Mistakenly waltzing in slow time

When I was about nine or ten years old, my sister had me stand on her feet as she waltzed us around the living room to whatever record she had chosen to play on her wind-up portable Victrola.

I remember that Victrola by RCA, with the symbol of a dog gazing into the cone of a megaphone speaker atop an RCA turntable and the emblazoned slogan written beside it: “His Master’s Voice.” My sister Sylvia–our family called her Sis–probably got the turntable as a birthday gift.

I remember the Victrola had to be cranked by inserting a specially shaped handle into a slot in the front of the machine just below the turntable. It took 12 or 15 cranks to get it up to enough torque to handle a three- or four-minute 33-1/3 rpm disk.

Years later, when Sis was no longer a bobbysoxer, and I was a pre-teen becoming enamored of pop music, I recall cranking the turntable myself and listening to some of the records from Sis’s collection.

The machine had two speeds: 78 rpm and 33-1/3 rpm. The slower speed was for playing larger vinyl discs that were called “long-playing,” and one could listen to an entire collection of pieces on a single disc with a good cranking. In fact, I became so adept with the machine that I could crank it even while a record was spinning and the needle was doing its job in the groove.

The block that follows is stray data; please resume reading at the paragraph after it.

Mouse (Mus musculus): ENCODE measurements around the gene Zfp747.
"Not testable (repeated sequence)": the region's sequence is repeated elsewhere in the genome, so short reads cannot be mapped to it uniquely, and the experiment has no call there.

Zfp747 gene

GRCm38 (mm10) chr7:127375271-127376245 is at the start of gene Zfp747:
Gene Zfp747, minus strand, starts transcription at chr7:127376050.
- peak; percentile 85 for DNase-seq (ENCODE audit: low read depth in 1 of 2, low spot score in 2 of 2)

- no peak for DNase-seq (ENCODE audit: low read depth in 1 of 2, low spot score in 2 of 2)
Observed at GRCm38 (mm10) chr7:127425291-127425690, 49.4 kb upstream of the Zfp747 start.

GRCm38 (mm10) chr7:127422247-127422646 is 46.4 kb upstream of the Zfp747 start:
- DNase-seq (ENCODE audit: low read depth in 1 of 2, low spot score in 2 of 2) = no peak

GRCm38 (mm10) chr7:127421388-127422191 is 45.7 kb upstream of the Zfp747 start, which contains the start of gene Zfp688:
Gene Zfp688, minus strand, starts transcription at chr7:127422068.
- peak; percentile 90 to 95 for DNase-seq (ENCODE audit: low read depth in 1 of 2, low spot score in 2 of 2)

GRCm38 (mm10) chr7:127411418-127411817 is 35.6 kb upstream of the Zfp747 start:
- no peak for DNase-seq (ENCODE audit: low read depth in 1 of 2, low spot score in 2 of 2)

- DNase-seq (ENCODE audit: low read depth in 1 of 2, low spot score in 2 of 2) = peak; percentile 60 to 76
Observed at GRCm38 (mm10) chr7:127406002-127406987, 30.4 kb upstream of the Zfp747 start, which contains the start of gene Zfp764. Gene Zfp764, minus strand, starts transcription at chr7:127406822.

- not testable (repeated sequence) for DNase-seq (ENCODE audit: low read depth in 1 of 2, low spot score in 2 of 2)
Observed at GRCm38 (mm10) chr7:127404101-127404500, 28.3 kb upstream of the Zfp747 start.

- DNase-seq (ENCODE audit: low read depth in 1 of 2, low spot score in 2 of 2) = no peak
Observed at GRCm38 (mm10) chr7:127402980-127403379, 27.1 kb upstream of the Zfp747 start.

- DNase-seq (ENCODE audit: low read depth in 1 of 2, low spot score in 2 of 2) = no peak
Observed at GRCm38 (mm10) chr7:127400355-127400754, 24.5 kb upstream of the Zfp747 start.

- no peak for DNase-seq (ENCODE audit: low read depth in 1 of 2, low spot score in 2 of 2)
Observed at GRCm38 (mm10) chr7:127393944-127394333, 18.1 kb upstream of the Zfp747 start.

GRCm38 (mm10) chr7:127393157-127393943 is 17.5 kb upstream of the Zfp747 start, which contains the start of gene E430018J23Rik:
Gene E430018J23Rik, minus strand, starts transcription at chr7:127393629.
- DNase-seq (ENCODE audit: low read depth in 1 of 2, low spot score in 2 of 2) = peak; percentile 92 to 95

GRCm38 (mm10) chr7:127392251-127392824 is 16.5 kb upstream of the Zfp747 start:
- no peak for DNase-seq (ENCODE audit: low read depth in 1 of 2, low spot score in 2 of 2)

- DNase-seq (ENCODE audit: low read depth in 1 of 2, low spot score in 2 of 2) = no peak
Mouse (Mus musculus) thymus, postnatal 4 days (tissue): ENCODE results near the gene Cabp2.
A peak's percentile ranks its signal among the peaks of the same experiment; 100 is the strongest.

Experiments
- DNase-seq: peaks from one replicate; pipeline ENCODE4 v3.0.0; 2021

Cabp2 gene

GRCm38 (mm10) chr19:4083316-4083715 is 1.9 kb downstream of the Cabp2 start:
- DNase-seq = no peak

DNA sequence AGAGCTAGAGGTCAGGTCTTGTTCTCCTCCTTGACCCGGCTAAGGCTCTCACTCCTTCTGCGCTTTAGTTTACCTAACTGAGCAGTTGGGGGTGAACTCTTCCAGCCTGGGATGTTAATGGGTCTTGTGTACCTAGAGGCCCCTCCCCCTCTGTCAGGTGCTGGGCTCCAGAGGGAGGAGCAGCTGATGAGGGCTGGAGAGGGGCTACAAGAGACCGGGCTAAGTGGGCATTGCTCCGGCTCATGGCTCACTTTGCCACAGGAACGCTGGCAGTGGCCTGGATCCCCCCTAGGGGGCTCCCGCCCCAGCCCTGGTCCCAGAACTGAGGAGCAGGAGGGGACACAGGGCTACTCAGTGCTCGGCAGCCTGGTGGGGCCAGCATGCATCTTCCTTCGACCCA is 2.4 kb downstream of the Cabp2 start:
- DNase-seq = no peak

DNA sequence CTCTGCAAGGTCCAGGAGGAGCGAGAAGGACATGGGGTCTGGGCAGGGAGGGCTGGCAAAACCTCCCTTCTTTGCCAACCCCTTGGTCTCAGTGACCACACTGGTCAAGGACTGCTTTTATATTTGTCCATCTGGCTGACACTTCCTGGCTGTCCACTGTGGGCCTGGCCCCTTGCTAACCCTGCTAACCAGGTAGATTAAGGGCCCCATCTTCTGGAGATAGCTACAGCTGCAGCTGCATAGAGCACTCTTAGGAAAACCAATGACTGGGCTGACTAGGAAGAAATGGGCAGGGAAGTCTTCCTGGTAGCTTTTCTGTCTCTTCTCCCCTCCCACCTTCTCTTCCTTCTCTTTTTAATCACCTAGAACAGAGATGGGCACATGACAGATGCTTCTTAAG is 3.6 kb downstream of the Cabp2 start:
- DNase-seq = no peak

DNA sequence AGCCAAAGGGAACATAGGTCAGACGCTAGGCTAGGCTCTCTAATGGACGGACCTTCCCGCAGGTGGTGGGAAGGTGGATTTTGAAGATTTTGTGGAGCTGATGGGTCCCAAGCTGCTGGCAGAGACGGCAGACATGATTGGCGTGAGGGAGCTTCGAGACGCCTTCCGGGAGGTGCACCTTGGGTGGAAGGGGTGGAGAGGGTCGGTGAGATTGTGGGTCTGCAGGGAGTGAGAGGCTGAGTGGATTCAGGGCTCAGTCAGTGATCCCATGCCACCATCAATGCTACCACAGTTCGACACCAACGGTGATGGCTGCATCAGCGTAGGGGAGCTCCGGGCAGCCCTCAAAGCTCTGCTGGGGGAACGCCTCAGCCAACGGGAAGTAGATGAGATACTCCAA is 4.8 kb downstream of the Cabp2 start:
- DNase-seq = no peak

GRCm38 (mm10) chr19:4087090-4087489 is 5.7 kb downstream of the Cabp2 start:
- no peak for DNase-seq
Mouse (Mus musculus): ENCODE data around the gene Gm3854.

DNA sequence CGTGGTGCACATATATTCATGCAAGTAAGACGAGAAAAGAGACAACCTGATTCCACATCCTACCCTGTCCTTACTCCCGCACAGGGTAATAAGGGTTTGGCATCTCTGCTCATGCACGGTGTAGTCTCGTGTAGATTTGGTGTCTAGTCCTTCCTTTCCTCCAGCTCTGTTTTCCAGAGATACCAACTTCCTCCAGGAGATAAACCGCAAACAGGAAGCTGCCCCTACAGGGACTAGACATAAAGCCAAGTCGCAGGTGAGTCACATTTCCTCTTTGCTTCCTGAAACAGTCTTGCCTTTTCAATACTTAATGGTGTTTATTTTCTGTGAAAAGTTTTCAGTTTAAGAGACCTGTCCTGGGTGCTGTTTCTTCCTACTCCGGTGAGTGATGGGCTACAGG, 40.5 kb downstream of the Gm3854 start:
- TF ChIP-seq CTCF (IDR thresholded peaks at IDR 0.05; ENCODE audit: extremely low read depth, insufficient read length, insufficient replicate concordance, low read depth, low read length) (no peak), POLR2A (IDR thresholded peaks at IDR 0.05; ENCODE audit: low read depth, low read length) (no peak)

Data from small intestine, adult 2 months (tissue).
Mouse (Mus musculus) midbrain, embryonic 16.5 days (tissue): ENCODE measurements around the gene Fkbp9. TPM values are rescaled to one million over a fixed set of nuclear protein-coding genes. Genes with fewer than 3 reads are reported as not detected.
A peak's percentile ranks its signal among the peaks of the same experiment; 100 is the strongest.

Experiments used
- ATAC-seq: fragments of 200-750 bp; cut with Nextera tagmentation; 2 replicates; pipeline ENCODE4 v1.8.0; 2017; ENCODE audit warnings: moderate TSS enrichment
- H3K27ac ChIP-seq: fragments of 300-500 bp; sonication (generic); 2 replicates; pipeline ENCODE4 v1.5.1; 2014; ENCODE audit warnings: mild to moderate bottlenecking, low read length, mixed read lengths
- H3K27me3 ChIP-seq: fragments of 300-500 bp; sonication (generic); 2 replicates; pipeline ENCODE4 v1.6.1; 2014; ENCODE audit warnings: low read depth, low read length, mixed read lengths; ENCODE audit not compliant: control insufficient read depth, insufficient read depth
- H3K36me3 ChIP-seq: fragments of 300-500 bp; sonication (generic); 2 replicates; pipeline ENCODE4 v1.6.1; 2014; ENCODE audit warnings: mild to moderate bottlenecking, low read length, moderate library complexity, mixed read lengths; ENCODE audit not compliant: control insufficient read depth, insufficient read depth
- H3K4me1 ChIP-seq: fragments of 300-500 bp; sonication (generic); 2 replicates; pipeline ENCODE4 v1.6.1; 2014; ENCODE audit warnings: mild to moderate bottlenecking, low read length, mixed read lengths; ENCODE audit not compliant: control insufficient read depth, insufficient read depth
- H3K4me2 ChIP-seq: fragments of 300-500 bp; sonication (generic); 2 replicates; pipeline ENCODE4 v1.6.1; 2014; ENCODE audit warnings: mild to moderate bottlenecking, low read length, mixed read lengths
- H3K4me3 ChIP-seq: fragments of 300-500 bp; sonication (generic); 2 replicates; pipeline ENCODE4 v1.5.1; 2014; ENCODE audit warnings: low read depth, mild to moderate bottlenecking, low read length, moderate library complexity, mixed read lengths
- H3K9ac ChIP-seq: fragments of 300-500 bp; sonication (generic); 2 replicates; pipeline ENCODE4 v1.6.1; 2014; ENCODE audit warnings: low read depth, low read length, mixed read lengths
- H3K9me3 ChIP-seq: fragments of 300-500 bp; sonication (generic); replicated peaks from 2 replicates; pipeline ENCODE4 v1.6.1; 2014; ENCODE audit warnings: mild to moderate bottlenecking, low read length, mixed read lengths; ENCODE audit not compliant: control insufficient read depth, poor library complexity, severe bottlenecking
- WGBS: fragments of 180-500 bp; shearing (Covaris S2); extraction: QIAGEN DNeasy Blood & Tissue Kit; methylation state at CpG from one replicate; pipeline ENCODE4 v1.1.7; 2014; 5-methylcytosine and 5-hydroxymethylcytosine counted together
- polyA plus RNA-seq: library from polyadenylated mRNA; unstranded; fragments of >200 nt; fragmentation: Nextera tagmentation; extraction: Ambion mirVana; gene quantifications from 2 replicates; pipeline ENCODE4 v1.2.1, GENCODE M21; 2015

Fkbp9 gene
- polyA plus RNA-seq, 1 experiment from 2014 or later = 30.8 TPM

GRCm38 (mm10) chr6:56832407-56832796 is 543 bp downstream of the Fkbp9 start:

But here’s the rub: I didn’t quite understand that large did not necessarily mean slow and that many records were larger but still designed to be played at 78 rpm, records such as those contained in my sister’s boxed collection of Tchaikovsky’s famous Nutcracker Suite.

The discs were larger, so when I played them, I set the rotation control, not at 78 rpm but 33-1/3. Thus, I spent several afternoons listening to the Waltz of the Flowers and other wonderful pieces of Tchaikovsky’s suite running at less than half-speed!

I seem to recall it took me two or three days of determined listening before I figured out why the “classical” music dragged. When I listened to it at the proper speed, I became enchanted and began to understand what my seventh- and eighth-grade teachers were trying to get across to us during “music appreciation” classes.

Incidentally, I seemed to know at that point that whether I waltzed slowly or fast on the turntable of life, I still could attend to the Master’s voice.

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